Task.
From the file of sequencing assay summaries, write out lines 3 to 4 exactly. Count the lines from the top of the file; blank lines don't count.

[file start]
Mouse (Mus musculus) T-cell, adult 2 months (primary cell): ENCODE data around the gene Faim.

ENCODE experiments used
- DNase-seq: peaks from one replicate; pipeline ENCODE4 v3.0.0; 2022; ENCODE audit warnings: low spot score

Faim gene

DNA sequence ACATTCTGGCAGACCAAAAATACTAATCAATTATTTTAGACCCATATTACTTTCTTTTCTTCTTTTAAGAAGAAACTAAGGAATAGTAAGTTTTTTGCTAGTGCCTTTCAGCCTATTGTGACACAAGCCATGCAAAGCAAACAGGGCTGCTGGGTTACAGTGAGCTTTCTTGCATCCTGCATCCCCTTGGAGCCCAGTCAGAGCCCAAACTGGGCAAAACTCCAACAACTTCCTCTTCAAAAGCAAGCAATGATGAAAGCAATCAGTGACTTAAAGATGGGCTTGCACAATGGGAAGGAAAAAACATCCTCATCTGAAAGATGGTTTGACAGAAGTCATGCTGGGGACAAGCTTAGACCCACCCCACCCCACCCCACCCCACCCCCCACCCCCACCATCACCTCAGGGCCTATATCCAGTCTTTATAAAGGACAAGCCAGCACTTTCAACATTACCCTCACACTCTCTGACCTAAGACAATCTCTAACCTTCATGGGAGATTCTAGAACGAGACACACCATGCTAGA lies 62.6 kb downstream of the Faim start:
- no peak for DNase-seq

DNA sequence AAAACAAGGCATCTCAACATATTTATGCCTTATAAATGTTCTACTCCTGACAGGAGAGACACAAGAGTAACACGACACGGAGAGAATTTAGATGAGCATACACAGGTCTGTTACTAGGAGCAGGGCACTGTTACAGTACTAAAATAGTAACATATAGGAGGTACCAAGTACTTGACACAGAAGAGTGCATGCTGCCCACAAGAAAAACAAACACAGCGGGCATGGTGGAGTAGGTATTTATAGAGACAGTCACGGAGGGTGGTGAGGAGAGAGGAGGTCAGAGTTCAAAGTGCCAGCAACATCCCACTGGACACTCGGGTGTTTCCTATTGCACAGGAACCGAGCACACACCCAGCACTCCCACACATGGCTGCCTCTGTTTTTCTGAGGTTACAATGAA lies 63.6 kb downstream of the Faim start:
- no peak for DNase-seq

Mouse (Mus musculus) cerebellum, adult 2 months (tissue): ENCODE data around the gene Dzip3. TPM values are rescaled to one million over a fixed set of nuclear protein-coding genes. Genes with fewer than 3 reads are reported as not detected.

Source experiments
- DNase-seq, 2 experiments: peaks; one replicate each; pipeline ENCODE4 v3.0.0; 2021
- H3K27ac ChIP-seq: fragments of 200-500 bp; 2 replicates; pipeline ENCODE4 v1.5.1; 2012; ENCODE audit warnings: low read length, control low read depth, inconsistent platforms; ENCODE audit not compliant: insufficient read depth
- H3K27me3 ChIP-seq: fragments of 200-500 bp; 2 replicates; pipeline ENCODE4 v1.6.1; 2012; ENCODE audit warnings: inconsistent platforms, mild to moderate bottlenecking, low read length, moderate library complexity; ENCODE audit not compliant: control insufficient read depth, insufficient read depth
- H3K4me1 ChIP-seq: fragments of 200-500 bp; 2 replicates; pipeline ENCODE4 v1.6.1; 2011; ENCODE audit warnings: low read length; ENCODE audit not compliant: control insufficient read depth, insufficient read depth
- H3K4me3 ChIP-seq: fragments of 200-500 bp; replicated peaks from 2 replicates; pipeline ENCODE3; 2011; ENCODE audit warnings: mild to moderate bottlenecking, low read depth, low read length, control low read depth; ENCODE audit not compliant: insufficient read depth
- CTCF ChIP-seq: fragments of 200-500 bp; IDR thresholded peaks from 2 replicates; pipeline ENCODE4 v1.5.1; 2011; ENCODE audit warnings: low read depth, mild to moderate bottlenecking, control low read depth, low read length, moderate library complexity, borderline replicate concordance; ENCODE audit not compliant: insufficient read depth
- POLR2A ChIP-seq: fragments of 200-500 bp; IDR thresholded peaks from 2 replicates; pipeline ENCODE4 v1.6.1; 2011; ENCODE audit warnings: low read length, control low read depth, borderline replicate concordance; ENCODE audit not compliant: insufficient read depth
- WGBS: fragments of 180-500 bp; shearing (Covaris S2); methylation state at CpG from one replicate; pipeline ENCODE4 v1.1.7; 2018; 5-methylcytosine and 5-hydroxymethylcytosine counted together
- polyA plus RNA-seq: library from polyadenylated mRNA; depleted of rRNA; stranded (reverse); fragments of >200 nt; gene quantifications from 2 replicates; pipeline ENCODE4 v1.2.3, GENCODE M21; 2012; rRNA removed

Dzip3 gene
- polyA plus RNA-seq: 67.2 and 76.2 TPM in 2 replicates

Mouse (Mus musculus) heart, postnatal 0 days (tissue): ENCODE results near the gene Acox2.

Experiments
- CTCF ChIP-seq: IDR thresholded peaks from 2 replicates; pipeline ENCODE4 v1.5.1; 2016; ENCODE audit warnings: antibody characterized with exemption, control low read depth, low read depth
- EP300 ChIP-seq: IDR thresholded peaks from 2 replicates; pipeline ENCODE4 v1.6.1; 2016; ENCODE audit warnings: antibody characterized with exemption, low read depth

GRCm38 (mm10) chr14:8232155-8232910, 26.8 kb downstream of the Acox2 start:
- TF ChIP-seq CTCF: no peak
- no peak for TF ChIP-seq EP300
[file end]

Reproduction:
- DNase-seq: peaks from one replicate; pipeline ENCODE4 v3.0.0; 2022; ENCODE audit warnings: low spot score

Faim gene